The UK failed to do so and in most cases will not be achieving targets until beyond 2020. As a result, in February 2014, the EU Commission began infringement proceedings against the UK. The Government’s failure also led to a prosecution by ClientEarth, who argued against the UK’s position that enforcement of air quality measures lay at EU level. The Supreme Court disagreed and ordered that the Government submit new air quality plans to the European Commission no later than 31 December 2015.
What changes can we expect at national level in the future?
Following the Court ruling Government published new Draft Air Quality Plans for consultation in September 2015. The document identified transport as the main contributor to air quality problems and set out measures already underway in the 38 non-compliant zones. It also said it would publish a framework for the implementation of new Clean Air Zones in England in 2016. This will set a standard for vehicles to be used in existing and proposed LEZs, to ensure a consistent approach by local authorities. Vehicles not meeting the standard will be subject to a charge or other restriction.
The proposals were criticised by campaigners as a ‘plan for plans by others‘, which passes responsibility to local authorities, without further funding or new powers. This is particularly pertinent because under the Localism Act 2011 the Government has discretionary powers to pass all or part of any fines on to local authorities deemed responsible for breaches of EU legislation. The previous Government wrote to all local authorities in March 2014 to inform them of the infraction proceedings and remind them of these powers.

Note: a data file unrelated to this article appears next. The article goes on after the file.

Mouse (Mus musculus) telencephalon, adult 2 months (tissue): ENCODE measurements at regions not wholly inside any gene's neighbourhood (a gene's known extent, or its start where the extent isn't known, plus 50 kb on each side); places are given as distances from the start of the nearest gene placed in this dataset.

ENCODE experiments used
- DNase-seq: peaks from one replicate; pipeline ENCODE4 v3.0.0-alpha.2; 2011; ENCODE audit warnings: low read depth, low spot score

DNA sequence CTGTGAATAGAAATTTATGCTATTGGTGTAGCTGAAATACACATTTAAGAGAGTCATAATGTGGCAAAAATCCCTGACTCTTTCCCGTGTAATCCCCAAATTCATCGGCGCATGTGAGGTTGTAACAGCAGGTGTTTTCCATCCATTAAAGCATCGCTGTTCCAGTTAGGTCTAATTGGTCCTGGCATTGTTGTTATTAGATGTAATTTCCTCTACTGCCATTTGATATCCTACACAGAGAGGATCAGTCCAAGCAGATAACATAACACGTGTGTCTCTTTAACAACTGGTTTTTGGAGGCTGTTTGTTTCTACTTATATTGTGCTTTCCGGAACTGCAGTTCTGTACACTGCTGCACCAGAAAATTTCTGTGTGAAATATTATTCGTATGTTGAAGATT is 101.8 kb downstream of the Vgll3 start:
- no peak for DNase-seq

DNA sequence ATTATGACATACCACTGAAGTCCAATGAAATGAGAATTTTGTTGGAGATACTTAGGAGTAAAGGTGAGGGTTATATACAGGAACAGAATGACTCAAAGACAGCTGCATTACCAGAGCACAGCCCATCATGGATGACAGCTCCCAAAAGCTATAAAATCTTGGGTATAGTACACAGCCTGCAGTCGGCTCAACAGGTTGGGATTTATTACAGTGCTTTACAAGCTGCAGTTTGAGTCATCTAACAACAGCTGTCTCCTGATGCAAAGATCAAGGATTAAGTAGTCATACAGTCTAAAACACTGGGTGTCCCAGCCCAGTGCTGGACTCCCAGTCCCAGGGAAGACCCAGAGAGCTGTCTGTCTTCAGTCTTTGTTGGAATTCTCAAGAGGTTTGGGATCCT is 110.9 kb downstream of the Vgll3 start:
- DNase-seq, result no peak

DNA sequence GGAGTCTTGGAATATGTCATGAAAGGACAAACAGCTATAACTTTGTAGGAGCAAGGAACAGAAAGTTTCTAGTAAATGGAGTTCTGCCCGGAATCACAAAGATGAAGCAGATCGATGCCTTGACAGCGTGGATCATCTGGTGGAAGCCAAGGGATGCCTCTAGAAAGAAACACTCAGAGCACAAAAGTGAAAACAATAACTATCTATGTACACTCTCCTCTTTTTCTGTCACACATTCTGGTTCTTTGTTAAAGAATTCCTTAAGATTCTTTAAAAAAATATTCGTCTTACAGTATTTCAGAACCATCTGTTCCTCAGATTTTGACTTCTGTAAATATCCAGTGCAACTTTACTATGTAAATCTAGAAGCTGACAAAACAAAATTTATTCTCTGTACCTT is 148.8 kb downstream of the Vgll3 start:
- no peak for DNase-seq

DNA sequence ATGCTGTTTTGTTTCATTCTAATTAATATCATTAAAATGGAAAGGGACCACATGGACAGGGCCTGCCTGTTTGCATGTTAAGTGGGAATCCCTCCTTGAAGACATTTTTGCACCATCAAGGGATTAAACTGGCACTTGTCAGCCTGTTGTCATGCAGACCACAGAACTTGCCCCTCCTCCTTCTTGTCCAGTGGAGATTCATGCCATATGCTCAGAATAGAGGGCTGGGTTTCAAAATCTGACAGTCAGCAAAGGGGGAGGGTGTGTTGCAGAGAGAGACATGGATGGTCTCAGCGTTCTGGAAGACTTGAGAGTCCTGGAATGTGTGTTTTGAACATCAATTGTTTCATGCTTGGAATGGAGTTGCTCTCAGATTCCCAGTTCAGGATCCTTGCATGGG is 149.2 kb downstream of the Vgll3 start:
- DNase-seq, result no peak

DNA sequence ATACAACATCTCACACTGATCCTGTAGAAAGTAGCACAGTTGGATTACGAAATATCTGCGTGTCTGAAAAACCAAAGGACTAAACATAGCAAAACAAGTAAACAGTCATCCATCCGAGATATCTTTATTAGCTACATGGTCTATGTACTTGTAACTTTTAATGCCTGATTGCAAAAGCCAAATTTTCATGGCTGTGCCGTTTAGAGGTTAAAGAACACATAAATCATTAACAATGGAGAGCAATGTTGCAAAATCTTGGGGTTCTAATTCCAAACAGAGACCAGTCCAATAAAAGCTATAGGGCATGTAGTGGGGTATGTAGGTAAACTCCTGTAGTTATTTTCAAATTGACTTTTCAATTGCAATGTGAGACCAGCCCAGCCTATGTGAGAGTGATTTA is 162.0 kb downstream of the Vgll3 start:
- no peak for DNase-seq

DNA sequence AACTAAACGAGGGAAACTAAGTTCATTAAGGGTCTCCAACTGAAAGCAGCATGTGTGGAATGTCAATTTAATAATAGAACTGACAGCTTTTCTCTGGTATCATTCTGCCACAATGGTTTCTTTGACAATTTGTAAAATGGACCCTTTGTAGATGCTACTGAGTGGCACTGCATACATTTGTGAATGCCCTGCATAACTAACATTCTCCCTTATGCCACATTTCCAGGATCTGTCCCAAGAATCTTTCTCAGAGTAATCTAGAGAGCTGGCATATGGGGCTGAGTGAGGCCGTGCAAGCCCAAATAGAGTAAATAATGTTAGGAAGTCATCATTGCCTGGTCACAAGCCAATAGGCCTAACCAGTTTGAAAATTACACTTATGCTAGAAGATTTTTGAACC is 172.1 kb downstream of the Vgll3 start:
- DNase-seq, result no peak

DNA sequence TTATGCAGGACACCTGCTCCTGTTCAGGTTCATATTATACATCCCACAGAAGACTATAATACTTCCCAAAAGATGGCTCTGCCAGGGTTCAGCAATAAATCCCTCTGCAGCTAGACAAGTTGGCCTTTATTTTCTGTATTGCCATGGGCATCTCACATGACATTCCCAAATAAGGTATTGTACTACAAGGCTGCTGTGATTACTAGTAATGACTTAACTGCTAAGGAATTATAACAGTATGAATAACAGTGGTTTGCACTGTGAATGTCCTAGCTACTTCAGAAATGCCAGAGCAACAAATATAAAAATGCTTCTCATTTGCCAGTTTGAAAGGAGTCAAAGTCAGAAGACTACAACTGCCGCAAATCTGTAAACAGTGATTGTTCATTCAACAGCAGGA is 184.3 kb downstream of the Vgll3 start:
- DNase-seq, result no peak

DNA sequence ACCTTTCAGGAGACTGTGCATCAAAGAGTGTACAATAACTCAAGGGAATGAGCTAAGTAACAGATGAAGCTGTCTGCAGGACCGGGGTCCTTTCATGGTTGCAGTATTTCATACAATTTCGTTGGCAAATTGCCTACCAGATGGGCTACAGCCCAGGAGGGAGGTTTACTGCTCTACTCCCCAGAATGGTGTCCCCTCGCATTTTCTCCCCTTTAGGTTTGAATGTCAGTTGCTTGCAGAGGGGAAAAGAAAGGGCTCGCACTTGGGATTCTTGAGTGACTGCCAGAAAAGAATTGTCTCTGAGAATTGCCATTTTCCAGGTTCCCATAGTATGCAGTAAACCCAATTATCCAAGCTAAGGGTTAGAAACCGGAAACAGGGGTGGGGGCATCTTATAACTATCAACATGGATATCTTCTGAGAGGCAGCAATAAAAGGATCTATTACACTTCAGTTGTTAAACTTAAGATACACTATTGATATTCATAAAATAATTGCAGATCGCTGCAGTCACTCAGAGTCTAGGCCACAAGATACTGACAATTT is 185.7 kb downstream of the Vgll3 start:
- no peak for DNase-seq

HC Library briefing paper Roads: charging in London, SN2044, 21 May 2012
Mayor of London, Cleaner Air for London: Progress report on the delivery of the Mayor’s Air Quality Strategy, July 2013
TfL press notice, “The Mayor and TfL consult on Ultra Low Emission Zone”, 27 October 2014
Defra, Draft Air Quality Plans Consultation, 12 September 2015 [closed 6 November 2015]
Urban Access Regulation in Europe, Low Emission Zones [accessed 11 November 2015]
Low Emission Partnership, Low Emission Hub [accessed 11 November 2015]
A Westminster Hall debate on an e-petition relating to funding for Transport for London [free transport for under-18s ] is scheduled for Monday 30 November 2020, from 6-7:30pm. Ellliot Colburn MP of the Petitions Committee, will open the debate.
The Agriculture Bill 2019-21 (originally HC Bill 7) was published on 16 January 2020. The Bill has passed through both the House of Commons and the House of Lords, and subsequently went through the “ping-pong” process of amendments between the two Houses. The Lords agreed to the final Commons amendments on 9 November 2020.